Article Details

Research Database: Article Details

Citation:  Black, C.J., Wheeler, N., Tovar, M., Smith-Webster, D (2015). Understanding the challenges to providing disabilities services and rehabilitation in rural Alaska: Where do we go from here?. Journal of Social Work in Disability & Rehabilitation, 14 222-232.
Title:  Understanding the challenges to providing disabilities services and rehabilitation in rural Alaska: Where do we go from here?
Authors:  Black, C.J., Wheeler, N., Tovar, M., Smith-Webster, D
Year:  2015
Journal/Publication:  Journal of Social Work in Disability & Rehabilitation
Publisher:  Routledge
DOI:  https://doi.org/10.1080/1536710X.2015.1068259
Full text:  http://www.tandfonline.com/doi/full/10.1080/1536710X.2015.1068259   
Peer-reviewed?  Yes
NIDILRR-funded?  Yes

Structured abstract:

Background:  In Alaska, the American Indians and Alaska Natives undergo some of the highest rates of health and mental health-related disabilities. In addition, services and resources are limited during the treatment process especially within the rural Alaska context. Limited research exists concerning the lack of disability services.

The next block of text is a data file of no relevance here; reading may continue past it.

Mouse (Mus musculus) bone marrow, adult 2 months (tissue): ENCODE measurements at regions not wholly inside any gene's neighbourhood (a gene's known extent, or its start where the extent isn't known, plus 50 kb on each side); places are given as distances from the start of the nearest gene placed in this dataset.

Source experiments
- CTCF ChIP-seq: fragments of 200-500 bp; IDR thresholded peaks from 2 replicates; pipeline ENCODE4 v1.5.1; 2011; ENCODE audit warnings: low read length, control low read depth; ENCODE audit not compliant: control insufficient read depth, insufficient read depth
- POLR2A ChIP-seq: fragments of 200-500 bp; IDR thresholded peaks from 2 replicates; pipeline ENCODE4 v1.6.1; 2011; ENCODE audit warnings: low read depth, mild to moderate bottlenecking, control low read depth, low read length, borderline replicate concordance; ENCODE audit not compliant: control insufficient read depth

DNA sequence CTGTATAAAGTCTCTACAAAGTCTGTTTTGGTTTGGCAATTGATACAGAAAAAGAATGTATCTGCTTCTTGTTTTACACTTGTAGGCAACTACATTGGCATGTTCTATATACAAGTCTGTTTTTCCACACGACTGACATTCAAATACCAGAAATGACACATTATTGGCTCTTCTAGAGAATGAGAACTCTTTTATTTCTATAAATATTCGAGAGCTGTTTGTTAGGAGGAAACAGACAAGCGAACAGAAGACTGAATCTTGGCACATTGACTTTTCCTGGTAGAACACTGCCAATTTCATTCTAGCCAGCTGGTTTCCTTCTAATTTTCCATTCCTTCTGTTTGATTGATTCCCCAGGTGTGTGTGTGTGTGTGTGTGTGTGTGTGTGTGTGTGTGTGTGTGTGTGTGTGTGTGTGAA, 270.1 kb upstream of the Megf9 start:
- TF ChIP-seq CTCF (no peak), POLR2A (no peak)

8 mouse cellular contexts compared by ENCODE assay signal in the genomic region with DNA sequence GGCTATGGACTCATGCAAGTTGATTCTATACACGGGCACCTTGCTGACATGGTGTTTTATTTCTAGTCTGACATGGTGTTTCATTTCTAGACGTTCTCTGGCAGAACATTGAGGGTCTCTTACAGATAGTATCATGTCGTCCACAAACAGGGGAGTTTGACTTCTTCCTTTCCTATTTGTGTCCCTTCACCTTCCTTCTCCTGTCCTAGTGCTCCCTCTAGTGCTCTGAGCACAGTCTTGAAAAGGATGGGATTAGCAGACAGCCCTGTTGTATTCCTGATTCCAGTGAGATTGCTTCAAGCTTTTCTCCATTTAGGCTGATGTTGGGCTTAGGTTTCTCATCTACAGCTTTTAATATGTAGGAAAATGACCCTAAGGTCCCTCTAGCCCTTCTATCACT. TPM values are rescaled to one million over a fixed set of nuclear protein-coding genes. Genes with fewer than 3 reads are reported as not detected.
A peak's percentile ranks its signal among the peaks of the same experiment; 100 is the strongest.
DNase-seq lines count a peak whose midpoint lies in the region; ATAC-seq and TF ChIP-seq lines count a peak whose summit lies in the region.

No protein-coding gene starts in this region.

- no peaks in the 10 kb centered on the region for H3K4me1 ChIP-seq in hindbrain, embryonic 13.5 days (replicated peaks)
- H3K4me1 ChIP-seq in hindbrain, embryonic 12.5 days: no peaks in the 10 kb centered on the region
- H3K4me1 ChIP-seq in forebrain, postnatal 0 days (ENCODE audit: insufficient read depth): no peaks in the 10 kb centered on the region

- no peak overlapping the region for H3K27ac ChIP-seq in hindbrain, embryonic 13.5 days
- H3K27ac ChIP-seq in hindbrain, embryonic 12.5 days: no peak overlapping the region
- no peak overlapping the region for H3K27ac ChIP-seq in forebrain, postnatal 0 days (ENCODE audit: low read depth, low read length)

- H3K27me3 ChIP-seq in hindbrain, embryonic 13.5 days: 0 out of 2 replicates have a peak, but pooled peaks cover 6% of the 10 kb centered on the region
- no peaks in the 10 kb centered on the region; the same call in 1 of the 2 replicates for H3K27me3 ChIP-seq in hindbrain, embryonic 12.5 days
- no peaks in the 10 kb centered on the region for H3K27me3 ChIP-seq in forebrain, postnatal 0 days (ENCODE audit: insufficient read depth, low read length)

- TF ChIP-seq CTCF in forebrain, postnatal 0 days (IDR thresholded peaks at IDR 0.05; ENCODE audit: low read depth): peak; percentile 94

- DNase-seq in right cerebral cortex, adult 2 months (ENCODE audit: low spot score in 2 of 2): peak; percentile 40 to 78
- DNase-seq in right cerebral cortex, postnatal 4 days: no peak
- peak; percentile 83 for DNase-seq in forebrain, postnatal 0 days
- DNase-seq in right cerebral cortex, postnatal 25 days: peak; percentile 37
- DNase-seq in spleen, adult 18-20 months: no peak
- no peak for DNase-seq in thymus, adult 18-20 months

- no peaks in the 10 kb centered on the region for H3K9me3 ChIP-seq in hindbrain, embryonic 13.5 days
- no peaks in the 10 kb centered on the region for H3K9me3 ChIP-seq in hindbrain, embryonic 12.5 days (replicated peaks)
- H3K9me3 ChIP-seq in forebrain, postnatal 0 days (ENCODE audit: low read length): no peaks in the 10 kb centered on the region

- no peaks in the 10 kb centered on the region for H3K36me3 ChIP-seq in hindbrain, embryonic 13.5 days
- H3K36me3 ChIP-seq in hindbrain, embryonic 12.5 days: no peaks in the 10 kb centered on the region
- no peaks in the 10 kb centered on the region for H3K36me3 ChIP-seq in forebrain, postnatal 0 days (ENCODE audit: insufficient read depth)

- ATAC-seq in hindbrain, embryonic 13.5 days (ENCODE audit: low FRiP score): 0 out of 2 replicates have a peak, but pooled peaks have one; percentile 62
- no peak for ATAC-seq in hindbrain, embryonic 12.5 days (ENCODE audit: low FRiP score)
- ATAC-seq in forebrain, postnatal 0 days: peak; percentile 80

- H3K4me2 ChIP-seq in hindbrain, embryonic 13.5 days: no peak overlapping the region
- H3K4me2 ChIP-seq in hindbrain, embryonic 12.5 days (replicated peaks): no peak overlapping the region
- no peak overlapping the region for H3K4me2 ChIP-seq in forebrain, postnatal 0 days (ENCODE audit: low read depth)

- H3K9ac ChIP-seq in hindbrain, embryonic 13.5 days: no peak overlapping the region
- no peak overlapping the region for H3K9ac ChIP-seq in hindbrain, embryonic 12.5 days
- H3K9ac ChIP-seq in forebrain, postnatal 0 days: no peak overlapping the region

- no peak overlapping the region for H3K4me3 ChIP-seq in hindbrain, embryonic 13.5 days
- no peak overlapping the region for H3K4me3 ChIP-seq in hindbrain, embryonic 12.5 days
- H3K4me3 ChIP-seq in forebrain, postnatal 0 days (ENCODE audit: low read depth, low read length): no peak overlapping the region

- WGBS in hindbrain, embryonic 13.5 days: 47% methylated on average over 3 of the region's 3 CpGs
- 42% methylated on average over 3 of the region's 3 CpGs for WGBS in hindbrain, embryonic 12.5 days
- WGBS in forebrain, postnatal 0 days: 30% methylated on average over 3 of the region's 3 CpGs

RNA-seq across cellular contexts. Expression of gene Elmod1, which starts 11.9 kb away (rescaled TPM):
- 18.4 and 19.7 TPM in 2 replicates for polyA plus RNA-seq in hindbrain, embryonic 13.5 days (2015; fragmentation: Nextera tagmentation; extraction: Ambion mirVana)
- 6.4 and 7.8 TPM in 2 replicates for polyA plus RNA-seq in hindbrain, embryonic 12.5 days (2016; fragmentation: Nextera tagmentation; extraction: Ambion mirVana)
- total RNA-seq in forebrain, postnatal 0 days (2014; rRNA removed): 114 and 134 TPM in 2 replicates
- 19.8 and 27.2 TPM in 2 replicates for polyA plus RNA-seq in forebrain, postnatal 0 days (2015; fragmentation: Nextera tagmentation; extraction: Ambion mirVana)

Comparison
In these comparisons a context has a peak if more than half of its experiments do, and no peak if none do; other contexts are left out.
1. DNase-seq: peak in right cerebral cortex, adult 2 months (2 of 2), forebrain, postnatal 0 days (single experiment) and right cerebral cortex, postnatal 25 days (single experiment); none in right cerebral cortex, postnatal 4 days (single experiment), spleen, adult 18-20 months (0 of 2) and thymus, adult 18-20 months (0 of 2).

Purpose:  This article attempts to bring attention to the lack of research, resources, and services available to individuals with disability, while suggesting concrete resolutions to help ease some of these issues.
Setting:  Rural Alaska
Findings:  In order for the Alaska Native population to culturally be knowledgeable of the health and mental disability services, significant progress has to be made. There needs to be devoted research in order to better understand the magnitude of disabilities and treatments experienced in the rural Alaska context. In addition, there is also a must for culturally proficient health care providers, plus social workers who understand cultural and governmental organizations. Lastly, there is a need for improved funding to be distributed and communal clinics to develop and make available for individuals with disabilities.
Conclusions:  As a whole the American Indians and Alaska Natives suffer from some of the highest rates of disease, mental health and substance abuse disorders. In the rural Alaska setting, Alaska Natives are 1.5 more likely to present serious psychological suffering which results in a high currency of depression, substance abuse, suicide, anxiety, and PTSD. However, statistics show that American Indian and Alaska Natives are still susceptible to developing long-term health and mental health disabilities. This research permits immediate attention to the high disability and mortality rates among these two populations.

Disabilities served:  Multiple disabilities
Populations served:  Rural and remote communities
Culturally diverse populations (e.g., African Americans, Native Americans, and non-English speaking populations)
Persons with multiple disabilities (e.g., deaf-blindness, HIV/AIDS, substance abuse)